If you want to explore the Milky Way without having to go into space, then look no further than GLIMPSE360, an incredible new interactive website that allows you to take a tour of the milky way with the click of a button. This is all thanks to a team of scientists at the University of Wisconsin-Madison, who used over a whopping two million images collected by NASA’s Spitzer Space telescope to allow us to be able to do this. This telescope was launched into space in 2003, and is still going strong, though it was only meant to last 2 and a half years.
The images collected were used to generate an amazing 360 degree view the Milky Way, the spiral galaxy within which our solar system lies, looking through a slice of the galactic plane. The Milky Way is approximately 100,000 light years in diameter and contains up to 400 billion stars, and possibly a similar number of planets.
The Spitzer telescope takes infrared pictures of space since interstellar dust obscures images taken using visible light. The results have been incredible; not only have the images provided new information on galactic structure, but more than 200 million objects have now been added to our map of the milky way that were previously unknown. The leader of the group at the U of W-Madison who put these images together, Edward Churchwell, says “We’ve established beyond the shadow of a doubt that our galaxy has a large bar structure that extends halfway out to the sun’s orbit. We know more about where the Milky Way’s spiral arms are.” Churchwell’s group have been compiling and analysing data collected from the Spitzer telescope for over a decade in a project called GLIMPSE (Galactic Legacy Infrared Midplane Survey Extraordinaire).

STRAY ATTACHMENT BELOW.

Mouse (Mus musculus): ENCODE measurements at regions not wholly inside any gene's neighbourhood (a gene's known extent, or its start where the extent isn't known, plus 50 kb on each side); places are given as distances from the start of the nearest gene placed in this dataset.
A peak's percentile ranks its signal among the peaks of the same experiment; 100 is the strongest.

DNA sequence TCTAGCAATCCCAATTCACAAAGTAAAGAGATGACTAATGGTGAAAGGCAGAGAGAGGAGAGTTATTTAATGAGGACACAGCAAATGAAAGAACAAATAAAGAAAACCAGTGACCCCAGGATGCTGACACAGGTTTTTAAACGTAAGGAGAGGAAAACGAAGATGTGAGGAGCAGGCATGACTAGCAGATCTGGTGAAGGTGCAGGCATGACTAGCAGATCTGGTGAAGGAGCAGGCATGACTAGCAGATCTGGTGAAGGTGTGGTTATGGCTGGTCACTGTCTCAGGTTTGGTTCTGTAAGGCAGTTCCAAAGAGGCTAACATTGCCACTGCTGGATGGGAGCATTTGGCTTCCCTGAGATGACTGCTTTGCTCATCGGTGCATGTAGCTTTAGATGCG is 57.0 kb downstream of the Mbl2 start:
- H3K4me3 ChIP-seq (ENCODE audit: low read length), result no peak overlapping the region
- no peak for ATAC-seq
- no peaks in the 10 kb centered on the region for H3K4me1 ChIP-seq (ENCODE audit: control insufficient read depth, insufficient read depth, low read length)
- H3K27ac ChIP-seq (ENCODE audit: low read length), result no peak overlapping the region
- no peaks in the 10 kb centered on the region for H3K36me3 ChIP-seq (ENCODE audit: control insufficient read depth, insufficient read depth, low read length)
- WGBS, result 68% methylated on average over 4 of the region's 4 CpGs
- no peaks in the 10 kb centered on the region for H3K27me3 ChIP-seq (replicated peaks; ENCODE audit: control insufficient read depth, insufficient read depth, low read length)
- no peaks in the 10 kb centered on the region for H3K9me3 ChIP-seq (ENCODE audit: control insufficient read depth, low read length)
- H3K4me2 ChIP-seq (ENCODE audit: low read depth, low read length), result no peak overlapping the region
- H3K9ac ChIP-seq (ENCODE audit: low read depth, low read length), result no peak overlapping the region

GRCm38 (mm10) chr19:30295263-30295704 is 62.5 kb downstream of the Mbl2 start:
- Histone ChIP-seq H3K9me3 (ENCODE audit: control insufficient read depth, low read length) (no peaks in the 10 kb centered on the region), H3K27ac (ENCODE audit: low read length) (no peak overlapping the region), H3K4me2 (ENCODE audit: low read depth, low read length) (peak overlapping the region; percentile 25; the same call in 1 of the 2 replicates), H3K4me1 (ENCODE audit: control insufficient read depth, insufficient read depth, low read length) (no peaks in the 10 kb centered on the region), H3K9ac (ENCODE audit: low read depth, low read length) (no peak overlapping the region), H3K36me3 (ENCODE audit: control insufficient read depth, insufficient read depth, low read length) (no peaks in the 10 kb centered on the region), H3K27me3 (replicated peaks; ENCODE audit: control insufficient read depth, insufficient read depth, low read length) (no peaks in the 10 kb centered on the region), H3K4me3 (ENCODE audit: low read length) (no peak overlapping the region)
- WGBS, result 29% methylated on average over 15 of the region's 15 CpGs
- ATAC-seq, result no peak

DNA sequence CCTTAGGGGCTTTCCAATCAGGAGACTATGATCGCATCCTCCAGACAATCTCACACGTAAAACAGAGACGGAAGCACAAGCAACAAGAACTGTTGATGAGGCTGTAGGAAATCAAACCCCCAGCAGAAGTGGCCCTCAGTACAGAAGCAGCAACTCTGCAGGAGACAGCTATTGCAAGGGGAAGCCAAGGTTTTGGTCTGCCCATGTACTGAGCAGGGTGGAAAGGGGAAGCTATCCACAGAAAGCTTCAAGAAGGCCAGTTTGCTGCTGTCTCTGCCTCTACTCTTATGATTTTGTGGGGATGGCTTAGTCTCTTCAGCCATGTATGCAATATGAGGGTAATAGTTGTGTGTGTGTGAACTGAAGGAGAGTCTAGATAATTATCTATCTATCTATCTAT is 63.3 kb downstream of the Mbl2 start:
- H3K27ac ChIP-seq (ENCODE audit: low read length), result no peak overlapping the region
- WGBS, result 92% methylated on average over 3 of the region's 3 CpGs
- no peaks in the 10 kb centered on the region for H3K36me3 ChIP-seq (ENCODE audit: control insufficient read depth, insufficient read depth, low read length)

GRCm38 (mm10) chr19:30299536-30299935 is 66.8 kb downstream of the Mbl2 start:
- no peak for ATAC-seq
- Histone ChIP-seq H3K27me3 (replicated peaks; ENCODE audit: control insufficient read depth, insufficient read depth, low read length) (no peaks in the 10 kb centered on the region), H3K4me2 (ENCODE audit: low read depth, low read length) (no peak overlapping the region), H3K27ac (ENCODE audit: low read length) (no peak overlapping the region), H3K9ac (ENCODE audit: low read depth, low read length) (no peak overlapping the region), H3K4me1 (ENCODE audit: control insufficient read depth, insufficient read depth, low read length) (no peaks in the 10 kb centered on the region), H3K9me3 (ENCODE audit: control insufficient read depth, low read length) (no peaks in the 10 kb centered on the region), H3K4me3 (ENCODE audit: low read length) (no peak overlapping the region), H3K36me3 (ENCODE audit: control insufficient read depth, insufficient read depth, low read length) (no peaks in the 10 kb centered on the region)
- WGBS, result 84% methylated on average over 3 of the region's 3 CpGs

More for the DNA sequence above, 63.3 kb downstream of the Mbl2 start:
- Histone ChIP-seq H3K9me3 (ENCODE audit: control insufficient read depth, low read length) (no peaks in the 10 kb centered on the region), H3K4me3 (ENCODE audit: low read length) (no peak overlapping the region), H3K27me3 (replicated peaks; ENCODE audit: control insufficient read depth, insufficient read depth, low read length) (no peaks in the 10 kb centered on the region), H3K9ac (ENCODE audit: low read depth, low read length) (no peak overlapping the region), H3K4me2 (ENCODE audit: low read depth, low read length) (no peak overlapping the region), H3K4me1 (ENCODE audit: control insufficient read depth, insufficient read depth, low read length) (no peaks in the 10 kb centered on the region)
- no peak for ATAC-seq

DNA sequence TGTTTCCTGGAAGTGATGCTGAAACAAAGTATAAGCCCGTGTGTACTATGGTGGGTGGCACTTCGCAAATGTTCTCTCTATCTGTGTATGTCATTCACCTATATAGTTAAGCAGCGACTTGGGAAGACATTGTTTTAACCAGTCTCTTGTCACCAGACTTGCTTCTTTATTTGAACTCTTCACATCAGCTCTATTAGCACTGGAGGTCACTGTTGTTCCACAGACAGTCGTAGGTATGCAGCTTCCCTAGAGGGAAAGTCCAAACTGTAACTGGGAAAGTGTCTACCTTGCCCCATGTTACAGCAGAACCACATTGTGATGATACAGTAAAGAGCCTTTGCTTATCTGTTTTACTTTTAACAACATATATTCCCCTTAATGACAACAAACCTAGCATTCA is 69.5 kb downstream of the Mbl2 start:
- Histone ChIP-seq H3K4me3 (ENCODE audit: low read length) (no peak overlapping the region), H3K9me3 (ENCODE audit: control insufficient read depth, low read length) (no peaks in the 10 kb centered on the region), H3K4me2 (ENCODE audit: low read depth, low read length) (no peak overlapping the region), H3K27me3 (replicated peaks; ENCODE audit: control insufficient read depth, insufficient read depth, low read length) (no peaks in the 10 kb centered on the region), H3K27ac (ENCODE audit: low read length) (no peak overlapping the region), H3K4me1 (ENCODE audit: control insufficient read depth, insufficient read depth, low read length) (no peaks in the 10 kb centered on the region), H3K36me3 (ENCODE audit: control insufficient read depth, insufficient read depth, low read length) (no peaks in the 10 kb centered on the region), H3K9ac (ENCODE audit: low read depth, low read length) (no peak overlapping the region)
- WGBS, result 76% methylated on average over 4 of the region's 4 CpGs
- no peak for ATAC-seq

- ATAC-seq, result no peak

Alongside giving us new insights into the Milky Way, the results have also raised some puzzling questions. For example, the project revealed that interstellar space is filled with a gas made from complex, aromatic (benzene ring containing) hydrocarbons, suggesting that carbon is far more abundant in space than originally believed. The images are also being used in the Milky Way Project, whereby citizens can dredge through these infrared pictures in order to gain better information on star formation and what lies inside our galaxy. There’s evidently going to be a lot more exciting data that can be pulled out from these images to build up an even bigger and comprehensive picture of the Milky Way; it’s certainly not over yet.